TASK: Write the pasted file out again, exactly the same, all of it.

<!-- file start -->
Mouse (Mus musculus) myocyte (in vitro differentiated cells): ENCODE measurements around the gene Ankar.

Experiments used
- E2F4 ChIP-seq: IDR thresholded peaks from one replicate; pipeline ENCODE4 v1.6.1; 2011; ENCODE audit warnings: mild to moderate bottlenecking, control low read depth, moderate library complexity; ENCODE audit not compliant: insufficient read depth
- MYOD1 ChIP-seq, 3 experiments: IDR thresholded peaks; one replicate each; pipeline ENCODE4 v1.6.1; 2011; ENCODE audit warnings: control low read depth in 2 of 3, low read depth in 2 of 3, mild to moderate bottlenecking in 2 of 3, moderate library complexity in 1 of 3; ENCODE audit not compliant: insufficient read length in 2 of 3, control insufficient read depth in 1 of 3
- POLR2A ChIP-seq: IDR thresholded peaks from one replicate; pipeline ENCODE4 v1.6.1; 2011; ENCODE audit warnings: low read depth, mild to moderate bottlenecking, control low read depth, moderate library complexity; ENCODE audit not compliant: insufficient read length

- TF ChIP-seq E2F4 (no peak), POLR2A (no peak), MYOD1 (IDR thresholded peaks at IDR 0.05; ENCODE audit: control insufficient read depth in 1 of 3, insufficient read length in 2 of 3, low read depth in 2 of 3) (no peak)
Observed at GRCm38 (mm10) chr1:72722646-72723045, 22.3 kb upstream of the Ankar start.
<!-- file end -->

Mouse (Mus musculus) myocyte (in vitro differentiated cells): ENCODE measurements around the gene Ankar.

Experiments used
- E2F4 ChIP-seq: IDR thresholded peaks from one replicate; pipeline ENCODE4 v1.6.1; 2011; ENCODE audit warnings: mild to moderate bottlenecking, control low read depth, moderate library complexity; ENCODE audit not compliant: insufficient read depth
- MYOD1 ChIP-seq, 3 experiments: IDR thresholded peaks; one replicate each; pipeline ENCODE4 v1.6.1; 2011; ENCODE audit warnings: control low read depth in 2 of 3, low read depth in 2 of 3, mild to moderate bottlenecking in 2 of 3, moderate library complexity in 1 of 3; ENCODE audit not compliant: insufficient read length in 2 of 3, control insufficient read depth in 1 of 3
- POLR2A ChIP-seq: IDR thresholded peaks from one replicate; pipeline ENCODE4 v1.6.1; 2011; ENCODE audit warnings: low read depth, mild to moderate bottlenecking, control low read depth, moderate library complexity; ENCODE audit not compliant: insufficient read length

- TF ChIP-seq E2F4 (no peak), POLR2A (no peak), MYOD1 (IDR thresholded peaks at IDR 0.05; ENCODE audit: control insufficient read depth in 1 of 3, insufficient read length in 2 of 3, low read depth in 2 of 3) (no peak)
Observed at GRCm38 (mm10) chr1:72722646-72723045, 22.3 kb upstream of the Ankar start.